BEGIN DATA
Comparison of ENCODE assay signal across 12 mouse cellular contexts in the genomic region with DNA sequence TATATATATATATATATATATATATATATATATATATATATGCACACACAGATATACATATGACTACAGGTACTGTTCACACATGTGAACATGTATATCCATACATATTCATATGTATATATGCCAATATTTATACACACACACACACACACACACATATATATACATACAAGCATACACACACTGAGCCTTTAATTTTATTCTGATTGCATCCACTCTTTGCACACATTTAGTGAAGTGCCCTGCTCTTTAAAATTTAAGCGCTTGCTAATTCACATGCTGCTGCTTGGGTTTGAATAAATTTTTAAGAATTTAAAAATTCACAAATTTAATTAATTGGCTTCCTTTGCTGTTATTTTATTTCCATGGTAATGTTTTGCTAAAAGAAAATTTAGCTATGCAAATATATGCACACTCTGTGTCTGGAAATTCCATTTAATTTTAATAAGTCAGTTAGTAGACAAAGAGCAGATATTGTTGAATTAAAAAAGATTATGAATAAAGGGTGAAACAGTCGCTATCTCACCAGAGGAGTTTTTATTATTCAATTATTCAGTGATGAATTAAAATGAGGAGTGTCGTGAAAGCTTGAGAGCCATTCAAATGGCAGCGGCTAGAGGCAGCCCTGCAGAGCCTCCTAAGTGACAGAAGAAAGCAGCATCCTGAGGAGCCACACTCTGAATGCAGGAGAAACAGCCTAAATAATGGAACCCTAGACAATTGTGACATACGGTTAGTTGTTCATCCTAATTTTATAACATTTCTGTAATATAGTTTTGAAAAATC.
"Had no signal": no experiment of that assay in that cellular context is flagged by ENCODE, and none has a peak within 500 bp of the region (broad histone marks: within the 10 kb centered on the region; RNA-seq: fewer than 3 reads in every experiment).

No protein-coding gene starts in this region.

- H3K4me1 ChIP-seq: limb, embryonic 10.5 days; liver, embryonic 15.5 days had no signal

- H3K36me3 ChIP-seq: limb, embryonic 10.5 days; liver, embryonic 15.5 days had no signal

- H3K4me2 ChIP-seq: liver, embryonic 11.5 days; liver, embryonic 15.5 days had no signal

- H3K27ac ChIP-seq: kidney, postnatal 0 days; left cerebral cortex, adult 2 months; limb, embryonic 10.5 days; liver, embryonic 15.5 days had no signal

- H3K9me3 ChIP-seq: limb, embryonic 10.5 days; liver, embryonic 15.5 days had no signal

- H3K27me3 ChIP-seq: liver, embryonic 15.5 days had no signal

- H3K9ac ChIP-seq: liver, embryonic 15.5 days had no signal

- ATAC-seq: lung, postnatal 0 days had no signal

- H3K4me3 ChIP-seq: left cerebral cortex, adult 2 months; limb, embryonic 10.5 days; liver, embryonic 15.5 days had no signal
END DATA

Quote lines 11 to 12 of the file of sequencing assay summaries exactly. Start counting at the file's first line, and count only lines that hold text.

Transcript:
- ATAC-seq: lung, postnatal 0 days had no signal

- H3K4me3 ChIP-seq: left cerebral cortex, adult 2 months; limb, embryonic 10.5 days; liver, embryonic 15.5 days had no signal